The Chicago Bulls' win over the Miami Heat in Game 1 of their Eastern Conference Semifinals series was one of the most stunning wins of the season, a case of an overmatched, injury-riddled side out-playing the clear title favorites as if it were the climax of an inspirational movie. It also recast this series as something more interesting than the dominant Heat performance most of us assumed it would be when the matchup was set on Saturday night. The Bulls were given life.
In Wednesday night's Game 2, the Heat did everything they could to obliterate that sense of hope. While Chicago played Miami close for the bulk of the first half, the home team looked far more comfortable than they had in Game 1, relying on LeBron James for early scoring and moving the ball with newfound ease.
Yet that improved start was mere prelude to the dominance to come. After a Jimmy Butler three-point play made the score 42-38 Heat with 3:42 left in the first half, the Heat closed out the period on a 13-3 run to stake themselves a sizable halftime lead. They won the third quarter by a lopsided 30-15 score and opened the fourth quarter on an 18-2 run. From that Butler and-one to the 8:27 mark of the fourth quarter, the Heat outscored the Bulls 62-20 to put the game well beyond reach. The final score of 115-78 makes it the worst loss in Bulls playoff history and the biggest win in Heat playoff history.
Simply put, Miami did everything right in this game. The shooting woes that defined their Game 1 loss did not return — they shot 60 percent from the field, hit 9-of-18 three-pointers, assisted on 29 of their 42 field goals, and saw six players score in double figures. As noted by Couper Moorhead of NBA.com, the Heat's 82.8 percent shooting in the restricted area was the best by any Bulls opponent this season. They also locked up the Bulls at the other end, holding them to 35.1 percent shooting and severely limiting the opportunities of Game 1 hero Nate Robinson (11 points on 3-of-10 FG).
While a 37-point margin cannot be explained by the officiating, the Heat were also aided by a closely called game in which the Bulls were not able to enforce their physical style on the action. Chicago can't win this series in a matchup of pure skill, and this game proved that. It would be too much to say that the officiating was blatantly unfair — the Bulls were called for 27 of the game's 51 fouls — but it's apparent that the Bulls will need a certain type of officiating to see an ideal end to this series.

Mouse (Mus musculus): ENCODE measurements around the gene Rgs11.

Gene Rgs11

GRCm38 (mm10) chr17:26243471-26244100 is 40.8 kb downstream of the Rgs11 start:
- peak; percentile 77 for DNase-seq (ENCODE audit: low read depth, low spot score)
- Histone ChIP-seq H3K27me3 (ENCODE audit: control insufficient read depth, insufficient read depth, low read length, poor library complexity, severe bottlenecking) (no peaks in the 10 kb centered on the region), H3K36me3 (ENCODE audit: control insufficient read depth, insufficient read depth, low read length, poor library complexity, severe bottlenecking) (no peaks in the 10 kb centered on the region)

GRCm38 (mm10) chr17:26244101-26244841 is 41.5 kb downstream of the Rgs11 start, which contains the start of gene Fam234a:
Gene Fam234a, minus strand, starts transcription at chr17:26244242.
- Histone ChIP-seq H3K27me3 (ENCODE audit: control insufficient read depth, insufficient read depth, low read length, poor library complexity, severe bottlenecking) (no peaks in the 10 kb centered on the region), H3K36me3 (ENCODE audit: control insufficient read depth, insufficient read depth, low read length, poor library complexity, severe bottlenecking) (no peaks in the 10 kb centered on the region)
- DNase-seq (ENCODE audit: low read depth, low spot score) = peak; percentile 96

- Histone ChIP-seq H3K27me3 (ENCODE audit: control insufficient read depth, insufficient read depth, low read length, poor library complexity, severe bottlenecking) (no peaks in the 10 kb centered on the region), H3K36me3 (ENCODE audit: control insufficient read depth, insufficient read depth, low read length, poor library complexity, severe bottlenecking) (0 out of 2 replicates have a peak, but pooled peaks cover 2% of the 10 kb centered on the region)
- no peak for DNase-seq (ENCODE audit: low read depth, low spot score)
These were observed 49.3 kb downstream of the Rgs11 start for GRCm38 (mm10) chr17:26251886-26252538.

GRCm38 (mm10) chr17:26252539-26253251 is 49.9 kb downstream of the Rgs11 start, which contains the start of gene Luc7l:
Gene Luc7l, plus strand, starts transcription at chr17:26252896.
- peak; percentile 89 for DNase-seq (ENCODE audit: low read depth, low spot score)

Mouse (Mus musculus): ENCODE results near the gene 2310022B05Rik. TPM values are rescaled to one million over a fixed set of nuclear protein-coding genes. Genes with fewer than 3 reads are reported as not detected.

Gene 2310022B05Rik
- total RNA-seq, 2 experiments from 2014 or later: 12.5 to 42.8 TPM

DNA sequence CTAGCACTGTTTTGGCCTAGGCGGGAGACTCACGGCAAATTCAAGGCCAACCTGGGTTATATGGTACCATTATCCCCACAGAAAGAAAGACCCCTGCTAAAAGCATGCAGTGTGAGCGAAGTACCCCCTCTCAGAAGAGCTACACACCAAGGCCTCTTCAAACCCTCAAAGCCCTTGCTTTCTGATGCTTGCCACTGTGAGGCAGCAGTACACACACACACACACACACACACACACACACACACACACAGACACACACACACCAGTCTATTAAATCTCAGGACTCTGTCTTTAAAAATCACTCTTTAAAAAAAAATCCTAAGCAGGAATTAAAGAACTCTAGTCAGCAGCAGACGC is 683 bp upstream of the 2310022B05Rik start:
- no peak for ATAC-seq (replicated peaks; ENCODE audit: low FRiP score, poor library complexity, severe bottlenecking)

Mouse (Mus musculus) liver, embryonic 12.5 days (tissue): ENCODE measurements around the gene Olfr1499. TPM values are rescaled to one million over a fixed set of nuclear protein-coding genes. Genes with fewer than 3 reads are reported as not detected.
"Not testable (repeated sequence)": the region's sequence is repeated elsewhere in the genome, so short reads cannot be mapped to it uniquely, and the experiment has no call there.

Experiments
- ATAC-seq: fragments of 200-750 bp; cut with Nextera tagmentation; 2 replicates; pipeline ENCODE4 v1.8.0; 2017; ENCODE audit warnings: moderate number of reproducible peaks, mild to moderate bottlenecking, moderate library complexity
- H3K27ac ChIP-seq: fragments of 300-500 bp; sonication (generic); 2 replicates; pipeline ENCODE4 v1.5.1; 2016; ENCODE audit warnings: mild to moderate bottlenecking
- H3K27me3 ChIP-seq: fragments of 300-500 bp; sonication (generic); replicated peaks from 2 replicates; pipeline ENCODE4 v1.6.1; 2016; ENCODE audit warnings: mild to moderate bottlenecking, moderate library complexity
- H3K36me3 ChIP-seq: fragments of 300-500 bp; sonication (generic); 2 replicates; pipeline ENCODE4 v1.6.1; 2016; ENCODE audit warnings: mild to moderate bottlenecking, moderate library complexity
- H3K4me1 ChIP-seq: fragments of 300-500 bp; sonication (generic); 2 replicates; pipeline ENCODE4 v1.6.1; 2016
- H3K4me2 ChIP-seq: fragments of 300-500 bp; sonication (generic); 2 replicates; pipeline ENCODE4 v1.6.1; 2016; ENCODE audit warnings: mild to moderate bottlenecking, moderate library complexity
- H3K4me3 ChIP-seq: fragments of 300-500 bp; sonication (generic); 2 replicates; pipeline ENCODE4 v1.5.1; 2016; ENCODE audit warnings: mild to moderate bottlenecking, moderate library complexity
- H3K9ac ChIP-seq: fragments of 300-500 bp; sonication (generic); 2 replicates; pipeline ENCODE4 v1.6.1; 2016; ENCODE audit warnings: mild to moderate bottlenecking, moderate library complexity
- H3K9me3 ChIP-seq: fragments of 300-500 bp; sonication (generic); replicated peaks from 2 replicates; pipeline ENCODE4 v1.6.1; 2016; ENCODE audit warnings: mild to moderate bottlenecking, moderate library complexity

However, the Bulls do have some reason to complain about the doling out of technical fouls. With the referees seemingly determined to get control of the game, the Bulls were given six technical fouls in all, although several of those came late when Joakim Noah and Taj Gibson were ejected for complaining to referee Scott Foster. (Precedent suggests neither player will be suspended for Game 3.) Nate Robinson was T'd up early for appearing to do little more than excitedly walking back to his bench. It's not certain that this style of policing the game will carry over to the rest of the series, but it's a factor to watch.
A more removed perspective of this game places the Bulls in pretty good shape as the series heads to Chicago for Games 3 and 4. Their win on Monday gives them a split of the first two games with three of the last five games at the United Center. In addition, Luol Deng and Derrick Rose could return to give their team a much-needed lift, although the rumors surrounding both players could very well be cases of wishful thinking. For that matter, the Bulls have bounced back from blowouts several times this season and certainly have the mental fortitude to move past this ugly result.
On the other hand, this dominant win helped reemphasize just how much of an advantage the Miami roster has in this series. The shorthanded Bulls don't have the talent to match a focused Heat club, to the point where they need a particular kind of game with a host of breaks to make things work. That's a more likely scenario at home, so we can't count the Bulls out. Yet, after the thrill of that Game 1 win, this game served as a reminder of just how great a challenge the Miami Heat present to any opponent.